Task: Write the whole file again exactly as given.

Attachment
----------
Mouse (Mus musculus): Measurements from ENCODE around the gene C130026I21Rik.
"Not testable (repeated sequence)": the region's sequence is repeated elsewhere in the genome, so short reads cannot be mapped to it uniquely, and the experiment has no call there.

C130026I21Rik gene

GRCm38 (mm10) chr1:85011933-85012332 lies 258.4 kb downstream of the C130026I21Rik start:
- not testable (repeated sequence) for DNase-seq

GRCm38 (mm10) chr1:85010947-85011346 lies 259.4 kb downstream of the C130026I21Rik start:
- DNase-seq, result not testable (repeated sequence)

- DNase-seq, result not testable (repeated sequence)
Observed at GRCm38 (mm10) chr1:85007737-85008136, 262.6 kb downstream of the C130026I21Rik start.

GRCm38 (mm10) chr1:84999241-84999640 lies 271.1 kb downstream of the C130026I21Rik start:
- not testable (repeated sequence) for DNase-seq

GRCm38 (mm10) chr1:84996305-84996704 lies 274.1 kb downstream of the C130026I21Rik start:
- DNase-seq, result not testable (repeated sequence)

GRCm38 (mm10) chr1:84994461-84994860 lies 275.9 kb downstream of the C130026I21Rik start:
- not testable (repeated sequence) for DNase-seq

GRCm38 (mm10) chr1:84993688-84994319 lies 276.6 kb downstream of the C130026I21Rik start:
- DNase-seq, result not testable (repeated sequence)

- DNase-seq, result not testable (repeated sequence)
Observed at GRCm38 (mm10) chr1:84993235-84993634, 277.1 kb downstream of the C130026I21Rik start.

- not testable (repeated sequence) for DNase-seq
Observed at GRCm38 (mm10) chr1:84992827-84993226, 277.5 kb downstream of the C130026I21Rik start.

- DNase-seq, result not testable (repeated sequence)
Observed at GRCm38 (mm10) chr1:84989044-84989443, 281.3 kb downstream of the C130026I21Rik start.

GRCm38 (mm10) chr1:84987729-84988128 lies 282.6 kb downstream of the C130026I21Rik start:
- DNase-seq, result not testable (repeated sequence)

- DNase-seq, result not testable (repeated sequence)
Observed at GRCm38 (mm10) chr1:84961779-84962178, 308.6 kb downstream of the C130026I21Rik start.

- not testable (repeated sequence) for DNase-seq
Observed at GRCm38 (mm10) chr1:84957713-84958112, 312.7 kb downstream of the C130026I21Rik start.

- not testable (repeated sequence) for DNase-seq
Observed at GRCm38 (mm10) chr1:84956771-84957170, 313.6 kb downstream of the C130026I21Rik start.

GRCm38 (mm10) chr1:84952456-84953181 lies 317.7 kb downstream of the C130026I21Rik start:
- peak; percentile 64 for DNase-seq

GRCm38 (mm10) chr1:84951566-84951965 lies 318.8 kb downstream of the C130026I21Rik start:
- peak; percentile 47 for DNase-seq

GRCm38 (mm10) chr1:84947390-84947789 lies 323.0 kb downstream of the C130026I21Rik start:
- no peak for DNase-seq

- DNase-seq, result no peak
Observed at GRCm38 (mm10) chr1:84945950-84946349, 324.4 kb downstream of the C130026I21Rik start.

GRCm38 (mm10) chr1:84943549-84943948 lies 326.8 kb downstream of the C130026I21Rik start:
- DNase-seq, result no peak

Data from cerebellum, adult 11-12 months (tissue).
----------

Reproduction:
Mouse (Mus musculus): Measurements from ENCODE around the gene C130026I21Rik.
"Not testable (repeated sequence)": the region's sequence is repeated elsewhere in the genome, so short reads cannot be mapped to it uniquely, and the experiment has no call there.

C130026I21Rik gene

GRCm38 (mm10) chr1:85011933-85012332 lies 258.4 kb downstream of the C130026I21Rik start:
- not testable (repeated sequence) for DNase-seq

GRCm38 (mm10) chr1:85010947-85011346 lies 259.4 kb downstream of the C130026I21Rik start:
- DNase-seq, result not testable (repeated sequence)

- DNase-seq, result not testable (repeated sequence)
Observed at GRCm38 (mm10) chr1:85007737-85008136, 262.6 kb downstream of the C130026I21Rik start.

GRCm38 (mm10) chr1:84999241-84999640 lies 271.1 kb downstream of the C130026I21Rik start:
- not testable (repeated sequence) for DNase-seq

GRCm38 (mm10) chr1:84996305-84996704 lies 274.1 kb downstream of the C130026I21Rik start:
- DNase-seq, result not testable (repeated sequence)

GRCm38 (mm10) chr1:84994461-84994860 lies 275.9 kb downstream of the C130026I21Rik start:
- not testable (repeated sequence) for DNase-seq

GRCm38 (mm10) chr1:84993688-84994319 lies 276.6 kb downstream of the C130026I21Rik start:
- DNase-seq, result not testable (repeated sequence)

- DNase-seq, result not testable (repeated sequence)
Observed at GRCm38 (mm10) chr1:84993235-84993634, 277.1 kb downstream of the C130026I21Rik start.

- not testable (repeated sequence) for DNase-seq
Observed at GRCm38 (mm10) chr1:84992827-84993226, 277.5 kb downstream of the C130026I21Rik start.

- DNase-seq, result not testable (repeated sequence)
Observed at GRCm38 (mm10) chr1:84989044-84989443, 281.3 kb downstream of the C130026I21Rik start.

GRCm38 (mm10) chr1:84987729-84988128 lies 282.6 kb downstream of the C130026I21Rik start:
- DNase-seq, result not testable (repeated sequence)

- DNase-seq, result not testable (repeated sequence)
Observed at GRCm38 (mm10) chr1:84961779-84962178, 308.6 kb downstream of the C130026I21Rik start.

- not testable (repeated sequence) for DNase-seq
Observed at GRCm38 (mm10) chr1:84957713-84958112, 312.7 kb downstream of the C130026I21Rik start.

- not testable (repeated sequence) for DNase-seq
Observed at GRCm38 (mm10) chr1:84956771-84957170, 313.6 kb downstream of the C130026I21Rik start.

GRCm38 (mm10) chr1:84952456-84953181 lies 317.7 kb downstream of the C130026I21Rik start:
- peak; percentile 64 for DNase-seq

GRCm38 (mm10) chr1:84951566-84951965 lies 318.8 kb downstream of the C130026I21Rik start:
- peak; percentile 47 for DNase-seq

GRCm38 (mm10) chr1:84947390-84947789 lies 323.0 kb downstream of the C130026I21Rik start:
- no peak for DNase-seq

- DNase-seq, result no peak
Observed at GRCm38 (mm10) chr1:84945950-84946349, 324.4 kb downstream of the C130026I21Rik start.

GRCm38 (mm10) chr1:84943549-84943948 lies 326.8 kb downstream of the C130026I21Rik start:
- DNase-seq, result no peak

Data from cerebellum, adult 11-12 months (tissue).